"Dune" Movie Will Be '"Star Wars" for Adults' | The Mary Sue
Skip to main content

Denis Villeneuve Says His Dune Film Will Be “Star Wars for Adults”

So that means more speedos right?

"Dune" Kyle MacLachlan

“So adult … swoon.”

There is no denying that in the scope of science fiction, Dune, along with Mary Shelly’s Frankenstein, is one of the most important pieces in the genre. However, the complexity and intensity of the novel also lead to it being one of the hardest books to adapt to film. Yet, director Denis Villeneuve, who has taken on the giant task of maybe finally giving us the Dune movie we deserve, says it is going to be “Star Wars for adults.”

In an interview, Villeneuve said, “Most of the main ideas of Star Wars are coming from Dune, so it’s going to be a challenge to [tackle] this. The ambition is to do the Star Wars movie I never saw. In a way, it’s Star Wars for adults. We’ll see.”

Now, there is no denying that Star Wars took a lot of inspiration from Dune amongst many other things Lucas pulled from in order to create his universe. However, I push back on this idea that Dune is Star Wars for adults.

Firstly, Star Wars isn’t trying to be Dune. Yes, it took a lot of inspiration from the work, but that’s to be expected. However, beyond the concept of a “chosen one,” there is a very little similarity. Okay, yes they both have desert planets, but Tatooine is not as important to the narrative as the planet Arrakis. Tatooine is just where Luke and Anakin are from; it’s largely insignificant beyond that.

Villeneuve doesn’t mean anything negative in his comments; he himself is a big fan of Star Wars and would probably make an excellent director for the franchise alond the line—especially since they’re doing stand-alone films. However, it just reminds me of the type of comic book guy who loves Watchmen, The Dark Knight Rises and finds regular comic books too “childish” (coughZackSyndercough).

Both things can be good. Plus, we need to discuss what we mean by “adult,” because sex and violence don’t make anything “adult,” and the idea that maturity is always wrapped up in those things is frustrating.

Even just looking at the most recent Star Wars: The Last Jedi, the film talks about child slavery, military-industrial complexes, the endless fatigue of war, loss of faith, and a whole lot of murder in the name of a cause that is, at best, an abstract notion that hasn’t existed in generations. That’s not kids’ stuff. Yes, there are porgs, cute animals, and a lot of just big budget special effects and universal themes that make it applicable to children, but that doesn’t mean it isn’t good or doesn’t have an emotional maturity that resonates with adults.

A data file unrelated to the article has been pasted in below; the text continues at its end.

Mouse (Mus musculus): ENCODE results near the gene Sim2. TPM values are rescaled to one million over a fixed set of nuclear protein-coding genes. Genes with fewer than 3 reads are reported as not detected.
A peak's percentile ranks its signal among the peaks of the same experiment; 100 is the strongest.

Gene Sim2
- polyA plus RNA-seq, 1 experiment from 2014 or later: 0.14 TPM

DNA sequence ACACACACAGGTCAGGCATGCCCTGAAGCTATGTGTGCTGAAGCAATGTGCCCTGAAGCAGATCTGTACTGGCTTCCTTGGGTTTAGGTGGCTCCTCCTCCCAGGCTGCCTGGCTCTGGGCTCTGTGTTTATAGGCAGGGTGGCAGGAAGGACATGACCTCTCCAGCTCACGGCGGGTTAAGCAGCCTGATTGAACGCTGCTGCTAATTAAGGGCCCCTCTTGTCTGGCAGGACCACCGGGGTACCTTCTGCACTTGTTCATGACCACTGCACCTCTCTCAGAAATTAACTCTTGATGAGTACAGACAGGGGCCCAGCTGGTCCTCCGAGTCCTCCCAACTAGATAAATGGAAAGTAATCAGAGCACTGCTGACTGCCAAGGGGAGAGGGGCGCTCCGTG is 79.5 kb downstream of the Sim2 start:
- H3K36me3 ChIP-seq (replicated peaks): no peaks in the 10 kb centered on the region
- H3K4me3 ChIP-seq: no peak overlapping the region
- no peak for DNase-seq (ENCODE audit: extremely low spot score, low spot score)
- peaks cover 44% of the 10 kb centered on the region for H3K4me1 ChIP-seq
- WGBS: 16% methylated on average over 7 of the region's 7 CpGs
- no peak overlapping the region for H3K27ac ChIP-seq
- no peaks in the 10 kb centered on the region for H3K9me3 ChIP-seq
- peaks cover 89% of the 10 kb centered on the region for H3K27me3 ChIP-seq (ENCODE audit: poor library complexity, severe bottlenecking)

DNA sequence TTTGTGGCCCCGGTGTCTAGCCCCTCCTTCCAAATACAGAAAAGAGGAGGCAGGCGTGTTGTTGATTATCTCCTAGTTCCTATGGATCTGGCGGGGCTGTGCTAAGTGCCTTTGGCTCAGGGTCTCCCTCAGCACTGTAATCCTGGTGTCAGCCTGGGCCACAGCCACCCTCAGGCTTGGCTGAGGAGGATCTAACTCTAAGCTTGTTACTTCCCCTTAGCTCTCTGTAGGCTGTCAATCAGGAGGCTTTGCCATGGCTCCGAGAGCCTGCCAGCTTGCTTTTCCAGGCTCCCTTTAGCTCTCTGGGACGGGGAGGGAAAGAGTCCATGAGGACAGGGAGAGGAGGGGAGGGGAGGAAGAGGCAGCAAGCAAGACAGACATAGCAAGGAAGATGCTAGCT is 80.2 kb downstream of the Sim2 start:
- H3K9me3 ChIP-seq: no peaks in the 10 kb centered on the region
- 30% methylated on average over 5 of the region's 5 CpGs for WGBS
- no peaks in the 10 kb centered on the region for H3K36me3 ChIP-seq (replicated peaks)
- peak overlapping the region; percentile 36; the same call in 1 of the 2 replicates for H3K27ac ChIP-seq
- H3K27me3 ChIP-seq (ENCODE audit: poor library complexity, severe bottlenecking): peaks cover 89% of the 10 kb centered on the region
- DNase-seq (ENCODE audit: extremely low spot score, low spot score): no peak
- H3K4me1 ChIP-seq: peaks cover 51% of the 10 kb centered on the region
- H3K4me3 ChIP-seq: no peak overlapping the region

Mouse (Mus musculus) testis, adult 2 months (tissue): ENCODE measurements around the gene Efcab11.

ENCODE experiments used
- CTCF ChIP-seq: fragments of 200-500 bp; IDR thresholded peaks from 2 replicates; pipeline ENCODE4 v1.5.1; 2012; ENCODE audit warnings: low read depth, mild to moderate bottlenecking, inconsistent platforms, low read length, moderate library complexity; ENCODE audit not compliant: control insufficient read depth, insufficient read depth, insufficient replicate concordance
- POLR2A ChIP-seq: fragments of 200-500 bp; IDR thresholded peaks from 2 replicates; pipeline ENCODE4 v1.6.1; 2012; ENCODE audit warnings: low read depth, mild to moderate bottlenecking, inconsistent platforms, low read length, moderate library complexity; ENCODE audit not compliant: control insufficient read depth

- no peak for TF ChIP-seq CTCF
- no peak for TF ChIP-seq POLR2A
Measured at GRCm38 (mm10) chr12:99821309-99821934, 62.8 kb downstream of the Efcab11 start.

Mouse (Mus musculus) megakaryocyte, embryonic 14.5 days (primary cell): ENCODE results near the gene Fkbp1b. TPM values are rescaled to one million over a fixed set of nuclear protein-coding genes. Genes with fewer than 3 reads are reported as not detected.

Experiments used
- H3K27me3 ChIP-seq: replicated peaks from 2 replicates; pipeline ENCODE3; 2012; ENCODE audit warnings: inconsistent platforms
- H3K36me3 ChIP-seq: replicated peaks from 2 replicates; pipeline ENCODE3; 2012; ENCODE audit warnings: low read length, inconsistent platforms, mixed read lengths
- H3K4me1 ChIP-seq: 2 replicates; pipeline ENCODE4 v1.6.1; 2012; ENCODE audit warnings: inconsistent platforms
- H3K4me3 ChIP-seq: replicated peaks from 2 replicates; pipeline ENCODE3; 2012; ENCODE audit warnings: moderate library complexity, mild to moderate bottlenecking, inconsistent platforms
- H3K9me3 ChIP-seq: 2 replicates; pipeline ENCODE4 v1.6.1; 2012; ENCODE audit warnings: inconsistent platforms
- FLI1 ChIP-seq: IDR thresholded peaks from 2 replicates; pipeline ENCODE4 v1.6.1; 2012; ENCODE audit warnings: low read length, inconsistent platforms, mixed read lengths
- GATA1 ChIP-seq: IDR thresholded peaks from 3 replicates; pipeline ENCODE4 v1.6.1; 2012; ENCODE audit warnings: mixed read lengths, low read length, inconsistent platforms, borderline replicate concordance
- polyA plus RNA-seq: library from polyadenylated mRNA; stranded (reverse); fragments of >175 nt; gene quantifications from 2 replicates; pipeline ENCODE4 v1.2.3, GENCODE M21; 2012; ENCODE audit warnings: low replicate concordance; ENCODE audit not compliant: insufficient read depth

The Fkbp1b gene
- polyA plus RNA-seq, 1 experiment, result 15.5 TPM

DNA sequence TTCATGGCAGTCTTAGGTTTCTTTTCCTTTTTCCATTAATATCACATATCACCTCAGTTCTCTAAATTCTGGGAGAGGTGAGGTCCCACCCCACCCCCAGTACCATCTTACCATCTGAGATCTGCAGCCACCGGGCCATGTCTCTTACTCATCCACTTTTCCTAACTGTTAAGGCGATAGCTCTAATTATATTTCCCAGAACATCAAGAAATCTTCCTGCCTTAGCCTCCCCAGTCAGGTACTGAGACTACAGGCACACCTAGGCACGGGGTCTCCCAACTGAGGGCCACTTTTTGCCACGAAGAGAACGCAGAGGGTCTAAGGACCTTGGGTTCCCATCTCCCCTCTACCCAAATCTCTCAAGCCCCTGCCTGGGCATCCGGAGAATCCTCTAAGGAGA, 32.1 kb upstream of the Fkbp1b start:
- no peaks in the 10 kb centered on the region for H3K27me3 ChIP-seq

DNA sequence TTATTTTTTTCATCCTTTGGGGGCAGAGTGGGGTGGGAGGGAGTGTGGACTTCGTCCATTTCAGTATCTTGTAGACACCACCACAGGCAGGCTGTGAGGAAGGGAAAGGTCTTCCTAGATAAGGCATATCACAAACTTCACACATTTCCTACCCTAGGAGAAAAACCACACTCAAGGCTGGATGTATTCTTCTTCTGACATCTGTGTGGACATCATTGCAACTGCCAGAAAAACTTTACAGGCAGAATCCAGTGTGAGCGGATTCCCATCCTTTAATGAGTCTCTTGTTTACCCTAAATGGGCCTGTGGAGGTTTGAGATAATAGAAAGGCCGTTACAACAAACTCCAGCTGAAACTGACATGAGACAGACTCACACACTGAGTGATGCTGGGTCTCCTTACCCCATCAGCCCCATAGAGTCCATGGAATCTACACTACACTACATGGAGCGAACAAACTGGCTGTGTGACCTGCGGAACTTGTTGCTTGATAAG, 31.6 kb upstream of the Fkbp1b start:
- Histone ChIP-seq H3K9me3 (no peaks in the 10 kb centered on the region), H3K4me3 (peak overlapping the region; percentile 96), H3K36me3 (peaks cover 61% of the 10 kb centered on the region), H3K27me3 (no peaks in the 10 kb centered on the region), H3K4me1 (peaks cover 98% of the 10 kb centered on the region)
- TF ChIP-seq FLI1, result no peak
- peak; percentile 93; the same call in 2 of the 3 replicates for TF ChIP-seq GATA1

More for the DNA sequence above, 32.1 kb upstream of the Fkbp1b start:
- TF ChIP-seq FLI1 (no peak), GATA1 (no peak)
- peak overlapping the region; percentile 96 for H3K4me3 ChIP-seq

Both stories can exist without one having to be more “mature” or “adult” than the other, because if you made Dune into a Star Wars movie it would be … bad, and vice versa. You need both, but they can be enjoyed equally and for different reasons.

Don’t turn this into a Harry Potter vs. Lord of the Rings vs. The Chronicles of Narnia situation, because we don’t need, nor deserve that.

Now, what Dune has always had over the earlier Star Wars films is a lot of amazing, dynamic female characters. From the Bene Gesserit, an organization of mystical women who are one of the main social and political powers in the galaxy, to Paul’s mother, Lady Jessica, an ambitious, highly powerful political figure and younger sister Alia Atreides, who becomes one of the most powerful and feared people on Arrakis.

Plus, unlike Star Wars, there are much more on-the-nose racial elements in Dune, with the Fremen and all the Islamic/Muslim influences surrounding that culture. It will be interesting how the film chooses to incorporate concepts of jihad that are very key the book’s mythology.

Either way, I just want to enjoy the idea of seeing Dune finally done justice, especially Jessica and Alia. Just … please don’t make “The Voice” sound weird.

(via Slashfilm, image: Universal)

Want more stories like this? Become a subscriber and support the site!

The Mary Sue has a strict comment policy that forbids, but is not limited to, personal insults toward anyone, hate speech, and trolling.—

Have a tip we should know? [email protected]

Filed Under:

Follow The Mary Sue:

Princess (she/her-bisexual) is a Brooklyn born Megan Fox truther, who loves Sailor Moon, mythology, and diversity within sci-fi/fantasy. Still lives in Brooklyn with her over 500 Pokémon that she has Eevee trained into a mighty army. Team Zutara forever.